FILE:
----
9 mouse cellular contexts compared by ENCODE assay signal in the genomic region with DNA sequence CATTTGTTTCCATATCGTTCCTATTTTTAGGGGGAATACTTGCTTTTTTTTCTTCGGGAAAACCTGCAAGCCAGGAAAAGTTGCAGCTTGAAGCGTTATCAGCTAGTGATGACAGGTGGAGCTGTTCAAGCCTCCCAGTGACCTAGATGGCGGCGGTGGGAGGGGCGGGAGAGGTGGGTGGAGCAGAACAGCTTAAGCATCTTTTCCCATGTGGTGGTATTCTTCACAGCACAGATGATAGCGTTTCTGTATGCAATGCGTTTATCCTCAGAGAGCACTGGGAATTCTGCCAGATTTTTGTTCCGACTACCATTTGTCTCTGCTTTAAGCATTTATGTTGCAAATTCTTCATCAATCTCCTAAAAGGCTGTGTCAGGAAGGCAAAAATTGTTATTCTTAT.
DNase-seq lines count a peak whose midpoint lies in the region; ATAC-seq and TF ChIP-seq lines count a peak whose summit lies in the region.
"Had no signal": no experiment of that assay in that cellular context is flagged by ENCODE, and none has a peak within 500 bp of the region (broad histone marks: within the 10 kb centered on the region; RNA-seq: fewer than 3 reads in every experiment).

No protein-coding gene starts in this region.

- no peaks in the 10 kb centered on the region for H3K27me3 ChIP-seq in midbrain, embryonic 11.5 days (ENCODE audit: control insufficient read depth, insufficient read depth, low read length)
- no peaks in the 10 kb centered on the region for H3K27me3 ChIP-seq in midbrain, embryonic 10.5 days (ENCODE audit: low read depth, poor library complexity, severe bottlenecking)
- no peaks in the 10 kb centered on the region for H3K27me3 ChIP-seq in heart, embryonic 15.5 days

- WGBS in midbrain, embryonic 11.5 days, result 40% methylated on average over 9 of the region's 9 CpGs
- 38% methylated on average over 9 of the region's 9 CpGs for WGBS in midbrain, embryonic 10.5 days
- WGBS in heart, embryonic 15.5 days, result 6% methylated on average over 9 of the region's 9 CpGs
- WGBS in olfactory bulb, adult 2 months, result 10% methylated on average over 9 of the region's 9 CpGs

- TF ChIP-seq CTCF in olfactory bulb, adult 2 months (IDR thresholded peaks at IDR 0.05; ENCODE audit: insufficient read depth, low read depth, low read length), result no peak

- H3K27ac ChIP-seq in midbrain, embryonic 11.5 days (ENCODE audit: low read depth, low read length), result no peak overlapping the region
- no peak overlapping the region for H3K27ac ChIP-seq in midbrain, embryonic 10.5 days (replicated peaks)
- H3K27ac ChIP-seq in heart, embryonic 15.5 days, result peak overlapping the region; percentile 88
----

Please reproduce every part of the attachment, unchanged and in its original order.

9 mouse cellular contexts compared by ENCODE assay signal in the genomic region with DNA sequence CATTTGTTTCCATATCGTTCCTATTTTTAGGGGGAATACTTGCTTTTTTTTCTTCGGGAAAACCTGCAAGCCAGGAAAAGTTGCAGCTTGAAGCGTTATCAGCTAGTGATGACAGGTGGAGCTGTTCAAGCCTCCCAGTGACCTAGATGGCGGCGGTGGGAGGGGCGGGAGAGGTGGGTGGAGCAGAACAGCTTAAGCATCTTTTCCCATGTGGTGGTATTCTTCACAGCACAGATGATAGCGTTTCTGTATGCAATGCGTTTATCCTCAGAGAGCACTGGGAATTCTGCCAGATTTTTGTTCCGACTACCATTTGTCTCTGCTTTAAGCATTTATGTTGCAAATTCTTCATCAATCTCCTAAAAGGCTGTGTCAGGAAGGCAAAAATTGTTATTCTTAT.
DNase-seq lines count a peak whose midpoint lies in the region; ATAC-seq and TF ChIP-seq lines count a peak whose summit lies in the region.
"Had no signal": no experiment of that assay in that cellular context is flagged by ENCODE, and none has a peak within 500 bp of the region (broad histone marks: within the 10 kb centered on the region; RNA-seq: fewer than 3 reads in every experiment).

No protein-coding gene starts in this region.

- no peaks in the 10 kb centered on the region for H3K27me3 ChIP-seq in midbrain, embryonic 11.5 days (ENCODE audit: control insufficient read depth, insufficient read depth, low read length)
- no peaks in the 10 kb centered on the region for H3K27me3 ChIP-seq in midbrain, embryonic 10.5 days (ENCODE audit: low read depth, poor library complexity, severe bottlenecking)
- no peaks in the 10 kb centered on the region for H3K27me3 ChIP-seq in heart, embryonic 15.5 days

- WGBS in midbrain, embryonic 11.5 days, result 40% methylated on average over 9 of the region's 9 CpGs
- 38% methylated on average over 9 of the region's 9 CpGs for WGBS in midbrain, embryonic 10.5 days
- WGBS in heart, embryonic 15.5 days, result 6% methylated on average over 9 of the region's 9 CpGs
- WGBS in olfactory bulb, adult 2 months, result 10% methylated on average over 9 of the region's 9 CpGs

- TF ChIP-seq CTCF in olfactory bulb, adult 2 months (IDR thresholded peaks at IDR 0.05; ENCODE audit: insufficient read depth, low read depth, low read length), result no peak

- H3K27ac ChIP-seq in midbrain, embryonic 11.5 days (ENCODE audit: low read depth, low read length), result no peak overlapping the region
- no peak overlapping the region for H3K27ac ChIP-seq in midbrain, embryonic 10.5 days (replicated peaks)
- H3K27ac ChIP-seq in heart, embryonic 15.5 days, result peak overlapping the region; percentile 88